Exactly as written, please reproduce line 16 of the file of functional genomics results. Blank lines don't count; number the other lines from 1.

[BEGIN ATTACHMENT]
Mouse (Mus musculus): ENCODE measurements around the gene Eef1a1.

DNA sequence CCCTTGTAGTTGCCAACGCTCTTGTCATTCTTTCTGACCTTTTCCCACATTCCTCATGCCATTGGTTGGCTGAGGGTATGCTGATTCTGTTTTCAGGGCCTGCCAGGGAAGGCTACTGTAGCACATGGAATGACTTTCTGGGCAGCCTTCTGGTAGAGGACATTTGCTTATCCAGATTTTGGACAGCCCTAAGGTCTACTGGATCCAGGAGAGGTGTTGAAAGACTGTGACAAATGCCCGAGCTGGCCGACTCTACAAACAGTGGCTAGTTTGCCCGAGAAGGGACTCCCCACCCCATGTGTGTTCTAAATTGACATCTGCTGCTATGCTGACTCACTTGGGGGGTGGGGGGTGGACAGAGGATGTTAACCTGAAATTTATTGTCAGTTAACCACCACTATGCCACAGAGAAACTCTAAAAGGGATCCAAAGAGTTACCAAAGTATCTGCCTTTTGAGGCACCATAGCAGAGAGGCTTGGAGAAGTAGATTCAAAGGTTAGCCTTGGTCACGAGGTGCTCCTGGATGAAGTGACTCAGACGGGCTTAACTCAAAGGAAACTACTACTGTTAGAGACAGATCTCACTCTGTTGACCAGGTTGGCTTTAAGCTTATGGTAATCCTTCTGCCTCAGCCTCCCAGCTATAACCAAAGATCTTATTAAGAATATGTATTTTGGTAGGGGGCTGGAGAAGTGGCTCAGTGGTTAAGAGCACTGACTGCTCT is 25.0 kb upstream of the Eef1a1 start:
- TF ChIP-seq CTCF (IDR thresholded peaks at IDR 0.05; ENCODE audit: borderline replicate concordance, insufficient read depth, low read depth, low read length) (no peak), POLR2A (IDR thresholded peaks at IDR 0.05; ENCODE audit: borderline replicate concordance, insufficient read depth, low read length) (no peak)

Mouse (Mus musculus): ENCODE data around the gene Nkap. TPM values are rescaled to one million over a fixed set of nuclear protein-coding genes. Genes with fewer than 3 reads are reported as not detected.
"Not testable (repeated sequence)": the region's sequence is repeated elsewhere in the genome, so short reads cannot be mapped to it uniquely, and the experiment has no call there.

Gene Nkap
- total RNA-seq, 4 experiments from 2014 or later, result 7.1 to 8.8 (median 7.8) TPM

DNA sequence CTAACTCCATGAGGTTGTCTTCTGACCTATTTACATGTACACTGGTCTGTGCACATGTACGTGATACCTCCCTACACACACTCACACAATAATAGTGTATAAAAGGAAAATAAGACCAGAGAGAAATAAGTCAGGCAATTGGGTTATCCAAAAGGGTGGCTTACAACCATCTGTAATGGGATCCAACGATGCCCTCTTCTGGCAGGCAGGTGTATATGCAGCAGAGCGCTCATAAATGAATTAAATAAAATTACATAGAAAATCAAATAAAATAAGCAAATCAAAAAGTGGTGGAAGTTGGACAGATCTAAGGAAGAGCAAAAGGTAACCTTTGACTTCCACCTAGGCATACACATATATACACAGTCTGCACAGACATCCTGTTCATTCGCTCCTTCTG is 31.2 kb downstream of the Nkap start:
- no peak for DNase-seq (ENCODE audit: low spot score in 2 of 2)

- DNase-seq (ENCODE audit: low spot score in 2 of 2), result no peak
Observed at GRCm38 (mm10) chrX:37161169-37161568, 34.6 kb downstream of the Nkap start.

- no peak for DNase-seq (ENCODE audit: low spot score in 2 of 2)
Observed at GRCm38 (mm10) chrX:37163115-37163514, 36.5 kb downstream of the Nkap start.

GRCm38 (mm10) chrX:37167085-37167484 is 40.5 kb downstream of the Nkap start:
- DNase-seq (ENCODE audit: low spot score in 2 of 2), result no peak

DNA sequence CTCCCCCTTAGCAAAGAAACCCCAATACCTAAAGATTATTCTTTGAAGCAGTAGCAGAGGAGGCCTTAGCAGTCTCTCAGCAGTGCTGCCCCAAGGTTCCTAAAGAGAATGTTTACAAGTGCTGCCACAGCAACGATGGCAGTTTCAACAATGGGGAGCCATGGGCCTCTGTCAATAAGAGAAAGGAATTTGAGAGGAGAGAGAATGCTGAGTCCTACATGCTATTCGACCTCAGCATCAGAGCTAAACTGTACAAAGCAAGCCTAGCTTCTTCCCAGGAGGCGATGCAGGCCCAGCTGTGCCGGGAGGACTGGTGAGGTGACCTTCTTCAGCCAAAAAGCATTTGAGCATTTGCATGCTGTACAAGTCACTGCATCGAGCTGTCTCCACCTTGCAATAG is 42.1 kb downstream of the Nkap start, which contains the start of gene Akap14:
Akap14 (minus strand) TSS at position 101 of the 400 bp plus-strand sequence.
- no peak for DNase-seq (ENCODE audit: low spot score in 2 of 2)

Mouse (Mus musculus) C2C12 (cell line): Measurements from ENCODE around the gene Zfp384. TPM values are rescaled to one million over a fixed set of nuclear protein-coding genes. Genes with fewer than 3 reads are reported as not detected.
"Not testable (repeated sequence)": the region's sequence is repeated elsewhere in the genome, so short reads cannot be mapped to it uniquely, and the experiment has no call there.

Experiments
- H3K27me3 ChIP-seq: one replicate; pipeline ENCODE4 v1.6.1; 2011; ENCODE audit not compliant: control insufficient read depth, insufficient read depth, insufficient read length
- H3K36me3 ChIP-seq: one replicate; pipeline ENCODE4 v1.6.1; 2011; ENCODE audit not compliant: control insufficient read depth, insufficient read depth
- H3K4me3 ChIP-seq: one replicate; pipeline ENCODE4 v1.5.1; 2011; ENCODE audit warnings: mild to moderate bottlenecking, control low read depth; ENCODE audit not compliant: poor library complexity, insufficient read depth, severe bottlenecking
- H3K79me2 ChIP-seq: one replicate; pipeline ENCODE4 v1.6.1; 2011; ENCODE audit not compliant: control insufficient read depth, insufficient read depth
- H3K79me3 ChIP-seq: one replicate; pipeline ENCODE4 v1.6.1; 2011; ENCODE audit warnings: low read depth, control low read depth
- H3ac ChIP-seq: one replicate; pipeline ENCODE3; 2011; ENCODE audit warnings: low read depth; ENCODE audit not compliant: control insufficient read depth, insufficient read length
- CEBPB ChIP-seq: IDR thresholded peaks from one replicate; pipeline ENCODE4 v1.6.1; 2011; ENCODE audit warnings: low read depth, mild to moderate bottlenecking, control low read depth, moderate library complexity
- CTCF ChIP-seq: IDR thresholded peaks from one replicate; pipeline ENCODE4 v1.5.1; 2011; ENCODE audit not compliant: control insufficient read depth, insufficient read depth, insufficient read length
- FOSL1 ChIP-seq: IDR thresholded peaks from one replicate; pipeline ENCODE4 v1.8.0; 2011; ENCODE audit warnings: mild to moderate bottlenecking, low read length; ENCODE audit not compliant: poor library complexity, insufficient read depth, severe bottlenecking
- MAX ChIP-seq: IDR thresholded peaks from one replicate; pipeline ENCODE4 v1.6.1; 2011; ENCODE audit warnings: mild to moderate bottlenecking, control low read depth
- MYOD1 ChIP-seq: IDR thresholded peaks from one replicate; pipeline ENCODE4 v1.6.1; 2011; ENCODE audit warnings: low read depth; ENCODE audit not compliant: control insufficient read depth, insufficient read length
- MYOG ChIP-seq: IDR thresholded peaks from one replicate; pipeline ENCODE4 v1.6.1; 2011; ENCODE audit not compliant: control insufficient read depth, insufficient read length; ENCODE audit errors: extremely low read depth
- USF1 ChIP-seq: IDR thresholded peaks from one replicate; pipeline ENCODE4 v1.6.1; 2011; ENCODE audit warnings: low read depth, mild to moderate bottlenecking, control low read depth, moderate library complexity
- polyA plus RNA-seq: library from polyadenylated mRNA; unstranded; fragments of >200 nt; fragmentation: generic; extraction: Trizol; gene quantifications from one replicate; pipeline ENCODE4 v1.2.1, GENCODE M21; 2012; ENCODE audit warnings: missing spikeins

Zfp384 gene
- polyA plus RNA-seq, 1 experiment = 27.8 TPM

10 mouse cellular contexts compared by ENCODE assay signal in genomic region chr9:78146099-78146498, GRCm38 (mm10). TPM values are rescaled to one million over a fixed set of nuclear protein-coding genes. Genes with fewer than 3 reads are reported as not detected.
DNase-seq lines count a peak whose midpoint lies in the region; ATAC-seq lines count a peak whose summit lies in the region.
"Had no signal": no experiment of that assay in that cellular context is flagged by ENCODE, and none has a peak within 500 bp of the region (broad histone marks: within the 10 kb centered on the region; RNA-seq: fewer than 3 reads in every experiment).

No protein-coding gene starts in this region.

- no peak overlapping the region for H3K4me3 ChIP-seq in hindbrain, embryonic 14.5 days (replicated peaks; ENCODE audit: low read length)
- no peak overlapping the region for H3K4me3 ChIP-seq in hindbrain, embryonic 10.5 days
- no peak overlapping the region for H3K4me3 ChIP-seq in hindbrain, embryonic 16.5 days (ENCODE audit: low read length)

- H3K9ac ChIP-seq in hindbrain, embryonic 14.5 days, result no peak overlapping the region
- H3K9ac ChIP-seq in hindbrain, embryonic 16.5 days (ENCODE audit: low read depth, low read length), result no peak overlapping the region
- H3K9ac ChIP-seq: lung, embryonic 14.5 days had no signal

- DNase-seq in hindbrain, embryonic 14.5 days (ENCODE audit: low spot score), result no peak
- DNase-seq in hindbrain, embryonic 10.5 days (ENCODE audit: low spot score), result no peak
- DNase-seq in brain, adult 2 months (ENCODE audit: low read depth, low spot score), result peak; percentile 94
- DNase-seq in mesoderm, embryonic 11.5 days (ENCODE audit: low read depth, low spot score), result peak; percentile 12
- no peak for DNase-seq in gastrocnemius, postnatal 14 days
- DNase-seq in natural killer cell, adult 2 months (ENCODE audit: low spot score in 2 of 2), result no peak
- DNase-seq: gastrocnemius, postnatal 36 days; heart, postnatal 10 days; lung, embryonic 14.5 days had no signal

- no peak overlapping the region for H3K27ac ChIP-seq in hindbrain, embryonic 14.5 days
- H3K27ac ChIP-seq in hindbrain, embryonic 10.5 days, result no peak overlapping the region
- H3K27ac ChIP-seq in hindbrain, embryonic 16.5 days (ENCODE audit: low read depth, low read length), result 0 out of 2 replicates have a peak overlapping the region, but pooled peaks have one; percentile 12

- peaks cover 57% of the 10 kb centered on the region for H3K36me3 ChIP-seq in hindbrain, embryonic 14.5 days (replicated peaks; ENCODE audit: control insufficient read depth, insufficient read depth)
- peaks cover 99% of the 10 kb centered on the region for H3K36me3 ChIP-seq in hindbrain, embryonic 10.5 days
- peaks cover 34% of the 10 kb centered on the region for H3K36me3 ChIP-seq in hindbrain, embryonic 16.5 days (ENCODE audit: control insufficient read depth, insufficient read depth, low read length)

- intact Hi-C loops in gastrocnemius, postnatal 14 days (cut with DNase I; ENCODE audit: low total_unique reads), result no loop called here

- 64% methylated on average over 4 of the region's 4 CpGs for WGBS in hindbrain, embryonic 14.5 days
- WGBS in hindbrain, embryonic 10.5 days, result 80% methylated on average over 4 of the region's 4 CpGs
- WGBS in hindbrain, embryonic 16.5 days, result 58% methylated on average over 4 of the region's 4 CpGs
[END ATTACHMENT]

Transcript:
DNA sequence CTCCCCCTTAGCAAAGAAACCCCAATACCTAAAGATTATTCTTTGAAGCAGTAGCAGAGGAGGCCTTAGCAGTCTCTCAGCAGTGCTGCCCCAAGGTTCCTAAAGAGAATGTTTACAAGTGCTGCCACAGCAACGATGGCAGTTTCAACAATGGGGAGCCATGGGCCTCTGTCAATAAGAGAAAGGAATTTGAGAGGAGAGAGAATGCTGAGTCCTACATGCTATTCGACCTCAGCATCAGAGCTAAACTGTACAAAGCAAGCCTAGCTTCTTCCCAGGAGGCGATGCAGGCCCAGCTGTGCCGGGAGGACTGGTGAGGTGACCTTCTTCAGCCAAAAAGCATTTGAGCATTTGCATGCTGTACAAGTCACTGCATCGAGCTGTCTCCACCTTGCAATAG is 42.1 kb downstream of the Nkap start, which contains the start of gene Akap14: